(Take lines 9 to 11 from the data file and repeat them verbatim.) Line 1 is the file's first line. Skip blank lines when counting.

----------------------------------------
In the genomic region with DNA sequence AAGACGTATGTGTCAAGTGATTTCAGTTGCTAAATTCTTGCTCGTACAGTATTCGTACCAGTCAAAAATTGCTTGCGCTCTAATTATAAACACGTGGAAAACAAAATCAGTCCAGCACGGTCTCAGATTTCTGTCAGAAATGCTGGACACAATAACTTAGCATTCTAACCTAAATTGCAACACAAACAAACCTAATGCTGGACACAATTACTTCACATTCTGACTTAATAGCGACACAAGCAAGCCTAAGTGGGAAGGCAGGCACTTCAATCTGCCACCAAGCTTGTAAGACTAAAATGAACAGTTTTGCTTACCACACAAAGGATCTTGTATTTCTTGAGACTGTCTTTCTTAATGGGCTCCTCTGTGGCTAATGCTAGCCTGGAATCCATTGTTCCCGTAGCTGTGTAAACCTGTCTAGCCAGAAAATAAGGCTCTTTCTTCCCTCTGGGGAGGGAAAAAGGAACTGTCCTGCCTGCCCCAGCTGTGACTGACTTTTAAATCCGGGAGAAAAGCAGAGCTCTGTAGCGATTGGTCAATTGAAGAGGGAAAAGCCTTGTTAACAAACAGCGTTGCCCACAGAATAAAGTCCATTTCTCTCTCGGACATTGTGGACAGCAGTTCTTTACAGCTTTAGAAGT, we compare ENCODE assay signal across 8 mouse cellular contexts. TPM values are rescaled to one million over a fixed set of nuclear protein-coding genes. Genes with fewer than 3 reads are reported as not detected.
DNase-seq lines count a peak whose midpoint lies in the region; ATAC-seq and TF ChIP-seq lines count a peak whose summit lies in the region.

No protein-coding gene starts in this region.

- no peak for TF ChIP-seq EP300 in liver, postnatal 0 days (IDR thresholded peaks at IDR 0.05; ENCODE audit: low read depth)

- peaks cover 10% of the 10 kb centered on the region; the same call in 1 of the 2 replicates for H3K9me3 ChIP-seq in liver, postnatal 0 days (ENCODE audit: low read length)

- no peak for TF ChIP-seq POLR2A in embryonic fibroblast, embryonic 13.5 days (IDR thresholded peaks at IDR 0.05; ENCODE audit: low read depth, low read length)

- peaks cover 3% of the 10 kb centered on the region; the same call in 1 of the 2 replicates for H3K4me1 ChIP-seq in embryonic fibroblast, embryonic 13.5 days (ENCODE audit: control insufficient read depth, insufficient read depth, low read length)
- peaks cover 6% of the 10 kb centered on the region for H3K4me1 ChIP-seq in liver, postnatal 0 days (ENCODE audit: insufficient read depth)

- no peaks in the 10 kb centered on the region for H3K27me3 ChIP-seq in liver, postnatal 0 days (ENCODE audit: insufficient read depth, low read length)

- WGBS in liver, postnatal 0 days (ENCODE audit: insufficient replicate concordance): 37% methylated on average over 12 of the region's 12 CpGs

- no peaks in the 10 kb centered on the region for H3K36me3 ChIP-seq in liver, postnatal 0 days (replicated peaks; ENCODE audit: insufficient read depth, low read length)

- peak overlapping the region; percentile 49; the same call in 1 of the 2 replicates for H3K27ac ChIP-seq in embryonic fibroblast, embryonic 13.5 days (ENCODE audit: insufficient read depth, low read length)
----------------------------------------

- no peaks in the 10 kb centered on the region for H3K27me3 ChIP-seq in liver, postnatal 0 days (ENCODE audit: insufficient read depth, low read length)

- WGBS in liver, postnatal 0 days (ENCODE audit: insufficient replicate concordance): 37% methylated on average over 12 of the region's 12 CpGs

- no peaks in the 10 kb centered on the region for H3K36me3 ChIP-seq in liver, postnatal 0 days (replicated peaks; ENCODE audit: insufficient read depth, low read length)